We used a measure of association with vitamin C to match that achieved by supplementation in the Heart protection randomised controlled trial (relative risk per 15.7 μmol/l).2 The hazard ratio (HR) of a new CHD event per 15.7 μmol/l increase in plasma vitamin C concentration was 0.88 (95% CI 0.80 to 0.97). Adjustment for the same list of risk factors used in the EPIC prospective cohort study (systolic blood pressure, cholesterol, body mass index, cigarette smoking, diabetes and vitamin supplement use) attenuated this association to 0.90 (95% CI 0.82 to 0.99). Addition to this model of other potential adult confounders (physical activity, alcohol consumption, fruit and vegetable consumption, adult social class) did not result in any further attenuation. When we adjusted only for number of adverse life course socioeconomic indicators the crude association attenuated from 0.88 to 0.92 (95% CI 0.83 to 1.01). Full adjustment for life course socioeconomic position, adult risk factors, leg length and forced expiratory volume in one second resulted in a hazard ratio of 0.95 (95% CI 0.85 to 1.05). A stratified analysis found that the hazard ratio among those with 0–4 adverse indicators was 0.89 (95% CI 0.76 to 1.02) and among those with 5–10 adverse indicators it was 0.95 (95% CI 0.83 to 1.09).
Mean plasma vitamin C decreases with each additional adverse life course socioeconomic position indicator, whereas CHD risk increases with worsening life course socioeconomic position. Consistent with previous observational studies we found that higher concentrations of vitamin C were associated with lower CHD risk.1 However, our association was weaker than that reported in previous studies and it is possible that previous observational studies with weak or null effects for this association have failed to be published (publication bias). When life course socioeconomic position was taken into account, either in multivariable models or by stratified analysis, there was no association between vitamin C and CHD.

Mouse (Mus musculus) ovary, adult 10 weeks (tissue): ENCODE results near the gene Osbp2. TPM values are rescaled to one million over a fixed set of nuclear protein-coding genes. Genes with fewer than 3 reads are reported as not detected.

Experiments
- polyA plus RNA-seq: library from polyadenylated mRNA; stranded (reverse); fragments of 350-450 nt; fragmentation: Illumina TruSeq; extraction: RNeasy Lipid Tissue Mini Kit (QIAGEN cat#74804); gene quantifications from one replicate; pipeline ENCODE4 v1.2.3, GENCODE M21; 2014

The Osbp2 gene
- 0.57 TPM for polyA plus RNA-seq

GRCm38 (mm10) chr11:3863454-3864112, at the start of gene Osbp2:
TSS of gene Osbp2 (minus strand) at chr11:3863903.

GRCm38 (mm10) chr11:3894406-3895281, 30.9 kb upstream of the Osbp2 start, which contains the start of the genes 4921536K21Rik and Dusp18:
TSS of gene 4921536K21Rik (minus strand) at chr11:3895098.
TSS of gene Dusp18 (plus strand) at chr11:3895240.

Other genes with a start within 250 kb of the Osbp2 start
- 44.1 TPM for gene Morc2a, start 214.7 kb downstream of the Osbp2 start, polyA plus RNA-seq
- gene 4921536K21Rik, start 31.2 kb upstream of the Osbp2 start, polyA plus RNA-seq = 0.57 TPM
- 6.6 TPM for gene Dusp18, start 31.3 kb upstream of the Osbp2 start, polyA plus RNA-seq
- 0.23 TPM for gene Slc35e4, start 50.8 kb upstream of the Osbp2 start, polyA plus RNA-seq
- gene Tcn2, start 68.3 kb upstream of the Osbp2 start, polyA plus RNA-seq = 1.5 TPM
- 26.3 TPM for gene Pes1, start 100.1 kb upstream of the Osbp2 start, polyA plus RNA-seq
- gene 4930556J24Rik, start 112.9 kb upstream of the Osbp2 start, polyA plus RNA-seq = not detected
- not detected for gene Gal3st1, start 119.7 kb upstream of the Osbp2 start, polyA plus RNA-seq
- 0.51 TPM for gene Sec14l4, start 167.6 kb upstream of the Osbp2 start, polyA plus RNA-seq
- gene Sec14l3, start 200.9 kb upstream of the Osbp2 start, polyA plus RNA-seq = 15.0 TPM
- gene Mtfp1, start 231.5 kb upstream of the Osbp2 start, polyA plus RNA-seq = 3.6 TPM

Among participants with no CHD at baseline there were just 158 new cases. Removal of those with baseline CHD is important to ensure that associations are not caused by reverse causality. Our study includes more cases of CHD than were included for both women and men in the EPIC cohort study.1 We have used retrospective self report of childhood socioeconomic status, but any measurement error is likely to be non-differential and would therefore tend to underestimate the true confounding effect of life course socioeconomic position.5
Our results suggest that previous observational studies reporting a protective effect of vitamin C may have been influenced by publication bias and confounding caused by the failure of the investigators to appreciate that adult plasma vitamin C concentrations are influenced by socioeconomic position from across the life course. Our results are supportive of randomised controlled evidence that there is no important causal association between vitamin C and coronary heart disease. We discuss elsewhere how observational epidemiology can be improved to avoid this problem.3
We thank all of the women who participated in the study, their general practitioners who supported data collection, and Rita Patel, Carol Bedford, Alison Emerton, Nicola Frecknall, Karen Jones, Mark Taylor, Simone Watson, and Katherine Wornell for collecting and entering data.
The British Women’s Heart and Health Study is funded by the Department of Health, and the British Heart Foundation provided funds for the vitamin C assays. DAL is funded by a Department of Health Career Scientist Award. The views expressed in this publication are those of the authors and not necessarily those of any funding body.
Conflict of interest: none